Archive for March, 2007

Project Leaky House Update – March

Wednesday, March 28th, 2007

This month I have concentrated on preparing myself for the decisions involving the engagement of a building contractor. I wanted to do this prior to detailed design work, as the type of contractor I use will most likely dictate who does the final design.

I admit that progress this month has been slow, as I have arranged finance for the rebuilding project and done a lot of background work to ensure I make the best possible decisions going forward.

During this process I have researched and documented for you:

  1. Typical remodeling project tasks
  2. Types of building contractors
  3. How to choose a building contractor
  4. A contractor screening process
  5. Types of building contract agreements
  6. Benefits of using your designer as project manager
  7. Project management tips
  8. Managing remododeling project relationships

By going through this process I am now ready to commit to using a large building company to contract for the work. I am using a relatively new construction method technology to give the best possible weathertightness to my home.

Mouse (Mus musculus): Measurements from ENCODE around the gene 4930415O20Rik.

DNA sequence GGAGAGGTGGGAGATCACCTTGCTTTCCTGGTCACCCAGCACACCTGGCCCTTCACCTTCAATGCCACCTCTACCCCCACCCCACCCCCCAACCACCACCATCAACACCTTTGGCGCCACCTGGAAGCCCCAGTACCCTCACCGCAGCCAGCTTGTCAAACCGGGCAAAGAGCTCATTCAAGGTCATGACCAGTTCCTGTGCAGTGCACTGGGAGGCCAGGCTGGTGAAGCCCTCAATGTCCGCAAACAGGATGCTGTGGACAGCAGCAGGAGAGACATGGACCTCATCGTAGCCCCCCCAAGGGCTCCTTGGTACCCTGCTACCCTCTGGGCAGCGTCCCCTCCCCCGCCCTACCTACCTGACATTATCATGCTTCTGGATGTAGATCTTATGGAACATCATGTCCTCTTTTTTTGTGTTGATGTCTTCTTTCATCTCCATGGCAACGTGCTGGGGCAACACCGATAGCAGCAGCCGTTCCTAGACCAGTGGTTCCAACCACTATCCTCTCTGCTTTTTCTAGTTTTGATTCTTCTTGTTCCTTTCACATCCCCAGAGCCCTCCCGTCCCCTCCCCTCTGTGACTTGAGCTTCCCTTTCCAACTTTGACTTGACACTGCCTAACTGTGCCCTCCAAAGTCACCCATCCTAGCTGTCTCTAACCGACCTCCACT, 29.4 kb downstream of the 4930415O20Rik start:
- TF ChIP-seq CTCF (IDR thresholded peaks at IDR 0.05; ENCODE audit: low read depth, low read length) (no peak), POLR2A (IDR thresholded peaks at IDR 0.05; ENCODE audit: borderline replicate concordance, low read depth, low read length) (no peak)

Although I have yet to complete the due diligence process, my decision to go with this type of company is based upon:

  1. This company are the experts in this type of construction, most used today on commercial buildings.
  2. They have their own in-house team of designers which are familiar with the construction technology and materials I plan to use
  3. They have a large team of builders so I will be less likely to be left standing if my building contractor is not able to complete the task.
  4. They cannot hide behind a shell corporation if they don’t complete the job satisfactorily, so have more of an invested interest in doing a good job – their brand depends upon it.
  5. I was impressed with the professionalism of their initial sales person, and their style of communication suits my personality and needs

So next month – the aim is to complete the engagement process. At the end of the month I intend to have a contract signed and the building work scheduled.

The Key To Avoiding Building Failure

Friday, March 23rd, 2007

How many of us expect high quality construction at a cheap price? I mean, really,
is it too much to ask for a job to be done professionally at the best possible
quality, and for a reasonable price. Well, it seems the answer is YES!

The saying ‘You can have it good. You can have it cheap. You can have it quick.
But you can only have two of the three any time’. In other words, a good and
cheap building will not be quick. A cheap and quick building will not be good.
Or a good and quick building will not be cheap.

As the owner of your home remodeling and renovation project, you need to decide
right up front which combination of these three elements you want to base your
project on. It is very easy to be very economics focused at the start out phase